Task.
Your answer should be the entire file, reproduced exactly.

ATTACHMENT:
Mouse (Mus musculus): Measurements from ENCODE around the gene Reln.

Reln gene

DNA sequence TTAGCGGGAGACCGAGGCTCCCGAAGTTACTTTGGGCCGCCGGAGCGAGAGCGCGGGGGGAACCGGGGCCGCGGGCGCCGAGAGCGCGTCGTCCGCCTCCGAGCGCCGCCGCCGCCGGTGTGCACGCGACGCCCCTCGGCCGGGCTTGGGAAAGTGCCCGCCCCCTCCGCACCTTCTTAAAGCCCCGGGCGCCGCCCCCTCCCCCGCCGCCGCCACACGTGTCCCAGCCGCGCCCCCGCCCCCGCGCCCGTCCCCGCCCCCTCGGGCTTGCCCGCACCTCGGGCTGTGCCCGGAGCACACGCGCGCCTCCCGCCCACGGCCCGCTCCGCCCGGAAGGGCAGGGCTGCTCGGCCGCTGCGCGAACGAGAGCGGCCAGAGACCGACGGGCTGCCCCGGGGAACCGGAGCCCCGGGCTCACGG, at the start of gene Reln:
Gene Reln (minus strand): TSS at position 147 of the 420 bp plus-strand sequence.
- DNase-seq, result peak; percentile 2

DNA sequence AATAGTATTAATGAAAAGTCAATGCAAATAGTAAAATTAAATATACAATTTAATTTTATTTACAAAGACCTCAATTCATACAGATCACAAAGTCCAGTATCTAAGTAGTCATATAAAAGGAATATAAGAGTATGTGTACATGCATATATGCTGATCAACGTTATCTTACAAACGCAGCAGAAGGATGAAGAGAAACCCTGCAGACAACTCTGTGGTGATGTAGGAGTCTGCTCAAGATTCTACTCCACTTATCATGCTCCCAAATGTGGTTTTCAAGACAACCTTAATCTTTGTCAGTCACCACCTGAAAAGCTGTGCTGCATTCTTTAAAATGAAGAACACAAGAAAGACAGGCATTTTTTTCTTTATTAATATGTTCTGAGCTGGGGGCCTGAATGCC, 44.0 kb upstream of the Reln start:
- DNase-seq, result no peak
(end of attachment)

Mouse (Mus musculus): Measurements from ENCODE around the gene Reln.

Reln gene

DNA sequence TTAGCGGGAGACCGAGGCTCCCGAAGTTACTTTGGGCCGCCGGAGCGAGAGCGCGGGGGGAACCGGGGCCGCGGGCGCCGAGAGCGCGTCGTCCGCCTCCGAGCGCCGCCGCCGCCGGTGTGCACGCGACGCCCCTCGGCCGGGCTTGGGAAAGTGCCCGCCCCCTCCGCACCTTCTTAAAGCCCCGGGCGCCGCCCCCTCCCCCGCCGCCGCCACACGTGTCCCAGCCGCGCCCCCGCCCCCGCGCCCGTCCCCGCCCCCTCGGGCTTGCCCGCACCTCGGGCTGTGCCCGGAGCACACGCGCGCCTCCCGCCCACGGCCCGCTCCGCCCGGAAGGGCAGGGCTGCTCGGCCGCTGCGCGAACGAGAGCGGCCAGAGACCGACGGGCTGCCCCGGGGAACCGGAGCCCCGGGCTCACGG, at the start of gene Reln:
Gene Reln (minus strand): TSS at position 147 of the 420 bp plus-strand sequence.
- DNase-seq, result peak; percentile 2

DNA sequence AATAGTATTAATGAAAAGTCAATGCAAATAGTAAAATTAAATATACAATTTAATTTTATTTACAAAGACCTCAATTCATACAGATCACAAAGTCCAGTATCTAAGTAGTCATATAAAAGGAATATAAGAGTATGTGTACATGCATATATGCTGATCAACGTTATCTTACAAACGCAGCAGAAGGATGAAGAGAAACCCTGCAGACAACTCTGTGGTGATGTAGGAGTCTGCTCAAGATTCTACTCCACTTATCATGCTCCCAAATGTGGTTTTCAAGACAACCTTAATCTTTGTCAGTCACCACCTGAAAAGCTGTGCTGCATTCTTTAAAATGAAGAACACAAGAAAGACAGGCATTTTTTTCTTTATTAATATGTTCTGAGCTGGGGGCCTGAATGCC, 44.0 kb upstream of the Reln start:
- DNase-seq, result no peak